Harley contends that the contamination
it inherited when it purchased the property
nearly 40 years ago should be
factored into the land value.

By Lauren Boyer
Daily Record/Sunday News

York, PA - A dispute over the property taxes Harley-Davidson pays to the Central York School District will come before a York County judge Monday.

A ruling in Harley's favor could cost the district hundreds of thousands of dollars.

Harley contends that the contamination it inherited when it purchased the property nearly 40 years ago should be factored into the land value. The company also contends the fair market value of the land has been less than its assessed value for the past seven years. Typically, assessments are lower than the fair market value.

Court documents filed Jan. 10 show that Harley's 230 acres along Route 30 in Springettsbury Township were assessed at $26 million in 2010. Harley will testify that the fair market value for the land that year was, at most, $12.5 million. Therefore, the company contends, the assessment and the taxes owed should have been much less.

Harley owed $461,760 in school taxes in 2010. If the assessed value had been in the $12.5-million range, it would have owed about $220,000, less than half of what it paid.

If the court rules that Harley has overpaid taxes since 2003, the company expects to be refunded, Bob Klein, a Harley-Davidson spokesman, said Friday.

"We would be looking to recoup that," Klein said. "We would work with the district on how to best deal with repayment of amounts that have been overpaid. "

The school district's attorney, business manager, superintendent and school board president could not be reached for comment.

This isn't the first time Harley has argued its tax assessment.

In June 2004, the company appealed in court its 2003 assessment change from $10 million to $39.2 million. While the case was pending, a countywide assessment in 2006 listed the property's assessed value at $46.1 million.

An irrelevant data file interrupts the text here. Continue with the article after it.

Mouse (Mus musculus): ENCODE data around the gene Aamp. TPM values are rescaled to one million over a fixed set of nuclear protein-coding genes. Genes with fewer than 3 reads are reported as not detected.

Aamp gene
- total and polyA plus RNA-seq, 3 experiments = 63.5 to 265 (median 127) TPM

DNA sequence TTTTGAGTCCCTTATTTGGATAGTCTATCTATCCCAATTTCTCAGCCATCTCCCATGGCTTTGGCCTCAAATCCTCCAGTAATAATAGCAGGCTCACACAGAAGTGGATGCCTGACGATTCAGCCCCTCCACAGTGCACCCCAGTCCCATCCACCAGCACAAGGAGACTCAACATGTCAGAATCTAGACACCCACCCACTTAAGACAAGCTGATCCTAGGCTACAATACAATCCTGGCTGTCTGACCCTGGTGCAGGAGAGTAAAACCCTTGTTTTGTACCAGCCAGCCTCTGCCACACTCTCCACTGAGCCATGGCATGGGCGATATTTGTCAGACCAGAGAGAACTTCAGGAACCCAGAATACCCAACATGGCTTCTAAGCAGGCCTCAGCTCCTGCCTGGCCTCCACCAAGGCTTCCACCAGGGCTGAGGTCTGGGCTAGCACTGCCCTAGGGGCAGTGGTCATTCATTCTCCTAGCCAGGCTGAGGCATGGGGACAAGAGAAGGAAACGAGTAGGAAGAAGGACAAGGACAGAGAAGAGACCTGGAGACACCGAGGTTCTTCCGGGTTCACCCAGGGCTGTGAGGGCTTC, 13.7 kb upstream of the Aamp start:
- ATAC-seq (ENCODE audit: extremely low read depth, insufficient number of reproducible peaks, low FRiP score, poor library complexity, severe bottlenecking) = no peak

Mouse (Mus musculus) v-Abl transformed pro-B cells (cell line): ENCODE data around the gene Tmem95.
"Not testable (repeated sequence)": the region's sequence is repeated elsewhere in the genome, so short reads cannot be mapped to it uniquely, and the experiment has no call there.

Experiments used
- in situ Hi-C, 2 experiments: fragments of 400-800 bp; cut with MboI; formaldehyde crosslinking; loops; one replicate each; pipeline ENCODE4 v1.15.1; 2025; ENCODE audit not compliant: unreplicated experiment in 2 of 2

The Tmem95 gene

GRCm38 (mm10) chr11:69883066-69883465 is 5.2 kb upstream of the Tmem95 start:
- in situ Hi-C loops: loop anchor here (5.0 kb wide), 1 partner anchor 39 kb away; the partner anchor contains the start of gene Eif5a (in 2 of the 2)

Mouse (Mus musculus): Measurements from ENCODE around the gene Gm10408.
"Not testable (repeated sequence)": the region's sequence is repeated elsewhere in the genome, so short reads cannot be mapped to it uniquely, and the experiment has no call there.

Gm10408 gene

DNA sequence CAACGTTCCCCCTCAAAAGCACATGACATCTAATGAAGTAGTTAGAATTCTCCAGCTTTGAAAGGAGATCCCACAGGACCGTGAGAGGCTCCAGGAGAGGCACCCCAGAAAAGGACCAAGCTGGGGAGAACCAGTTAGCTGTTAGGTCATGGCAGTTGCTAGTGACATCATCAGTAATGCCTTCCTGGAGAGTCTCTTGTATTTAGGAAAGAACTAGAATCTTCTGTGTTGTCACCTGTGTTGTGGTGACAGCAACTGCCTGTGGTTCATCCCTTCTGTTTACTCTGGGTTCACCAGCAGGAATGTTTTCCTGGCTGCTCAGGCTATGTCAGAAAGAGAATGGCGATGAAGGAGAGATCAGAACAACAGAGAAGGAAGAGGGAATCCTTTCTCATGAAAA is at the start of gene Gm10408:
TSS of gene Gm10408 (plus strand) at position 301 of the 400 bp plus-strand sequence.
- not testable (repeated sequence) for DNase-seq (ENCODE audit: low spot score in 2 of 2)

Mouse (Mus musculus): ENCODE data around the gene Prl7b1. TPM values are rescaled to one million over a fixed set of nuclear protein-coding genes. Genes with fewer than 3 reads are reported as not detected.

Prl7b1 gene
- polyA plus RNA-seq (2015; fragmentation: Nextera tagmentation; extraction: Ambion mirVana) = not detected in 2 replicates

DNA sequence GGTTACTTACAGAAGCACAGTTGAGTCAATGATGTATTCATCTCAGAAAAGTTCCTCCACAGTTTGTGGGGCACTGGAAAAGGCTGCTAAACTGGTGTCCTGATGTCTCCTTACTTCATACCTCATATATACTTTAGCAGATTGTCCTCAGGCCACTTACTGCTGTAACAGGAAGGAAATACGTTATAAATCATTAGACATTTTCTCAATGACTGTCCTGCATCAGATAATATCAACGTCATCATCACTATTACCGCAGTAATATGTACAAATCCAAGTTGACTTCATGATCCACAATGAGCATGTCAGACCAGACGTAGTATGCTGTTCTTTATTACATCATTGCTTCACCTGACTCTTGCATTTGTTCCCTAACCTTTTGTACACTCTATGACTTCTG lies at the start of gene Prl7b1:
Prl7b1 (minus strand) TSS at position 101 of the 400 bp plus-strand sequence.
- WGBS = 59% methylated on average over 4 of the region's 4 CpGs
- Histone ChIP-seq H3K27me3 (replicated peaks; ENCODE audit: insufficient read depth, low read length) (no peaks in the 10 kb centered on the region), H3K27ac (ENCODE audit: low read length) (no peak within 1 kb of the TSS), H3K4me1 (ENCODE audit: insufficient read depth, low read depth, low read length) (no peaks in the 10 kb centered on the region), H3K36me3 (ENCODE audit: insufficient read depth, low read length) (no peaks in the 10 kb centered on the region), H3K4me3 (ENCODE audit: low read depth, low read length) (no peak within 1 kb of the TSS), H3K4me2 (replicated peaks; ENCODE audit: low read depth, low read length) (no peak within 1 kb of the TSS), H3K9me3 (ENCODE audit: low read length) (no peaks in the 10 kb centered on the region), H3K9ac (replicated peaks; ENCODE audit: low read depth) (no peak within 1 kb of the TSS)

A judge later ruled in 2007 that Harley-Davidson would pay taxes based on a $26 million assessment, a figure that has been on county records since 2006.

The environmental issues at the Harley site pre-date its operations. Before the motorcycle company moved to the property in 1973, the land was used by contractors and the U.S. Navy to manufacture guns, rocket launchers and bombs.

Saturday, January 22, 2011

FDIC closes 7 banks year to date with a $641.2 mil hit to deposit insurance fund

The FDIC closed 4 banks on Friday, January 21st bringing the year to date total to 7. According to the FDIC press releases, the estimated total cost to the Deposit Insurance Fund (DIF) from 2011 closings is $641.2 million. As of 1/21/2011, one bank closing occured in CO, NC, SC, AZ and Fl. Two banks have been closed in GA.

The FDIC closed a total of 15 banks during January 2010 and 157 for the entire year. For all of 2009, the FDIC closed 140 banks.

Credit Suisse is launching a trading venue that will keep HFT traders at bay (Jim McTague)

High-frequency trading firms love to buy from
and sell to "dumb" individual
and institutional investors.

By Jim McTague 

Yummy, yummy! The good news for high-frequency traders is that juicy retail sheep again are grazing in the domestic equities market, just waiting for the slaughter.